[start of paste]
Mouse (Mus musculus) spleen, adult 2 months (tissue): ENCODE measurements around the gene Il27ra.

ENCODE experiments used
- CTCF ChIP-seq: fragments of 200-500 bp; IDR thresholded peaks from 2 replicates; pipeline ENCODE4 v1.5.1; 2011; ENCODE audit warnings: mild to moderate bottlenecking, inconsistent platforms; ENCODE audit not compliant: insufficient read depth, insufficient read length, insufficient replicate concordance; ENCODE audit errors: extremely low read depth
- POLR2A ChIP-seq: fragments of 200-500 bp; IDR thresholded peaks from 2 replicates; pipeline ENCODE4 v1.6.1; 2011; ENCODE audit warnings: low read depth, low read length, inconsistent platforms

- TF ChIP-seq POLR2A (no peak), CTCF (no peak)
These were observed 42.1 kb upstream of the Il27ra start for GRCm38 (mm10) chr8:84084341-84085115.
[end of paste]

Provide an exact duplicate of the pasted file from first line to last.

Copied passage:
Mouse (Mus musculus) spleen, adult 2 months (tissue): ENCODE measurements around the gene Il27ra.

ENCODE experiments used
- CTCF ChIP-seq: fragments of 200-500 bp; IDR thresholded peaks from 2 replicates; pipeline ENCODE4 v1.5.1; 2011; ENCODE audit warnings: mild to moderate bottlenecking, inconsistent platforms; ENCODE audit not compliant: insufficient read depth, insufficient read length, insufficient replicate concordance; ENCODE audit errors: extremely low read depth
- POLR2A ChIP-seq: fragments of 200-500 bp; IDR thresholded peaks from 2 replicates; pipeline ENCODE4 v1.6.1; 2011; ENCODE audit warnings: low read depth, low read length, inconsistent platforms

- TF ChIP-seq POLR2A (no peak), CTCF (no peak)
These were observed 42.1 kb upstream of the Il27ra start for GRCm38 (mm10) chr8:84084341-84085115.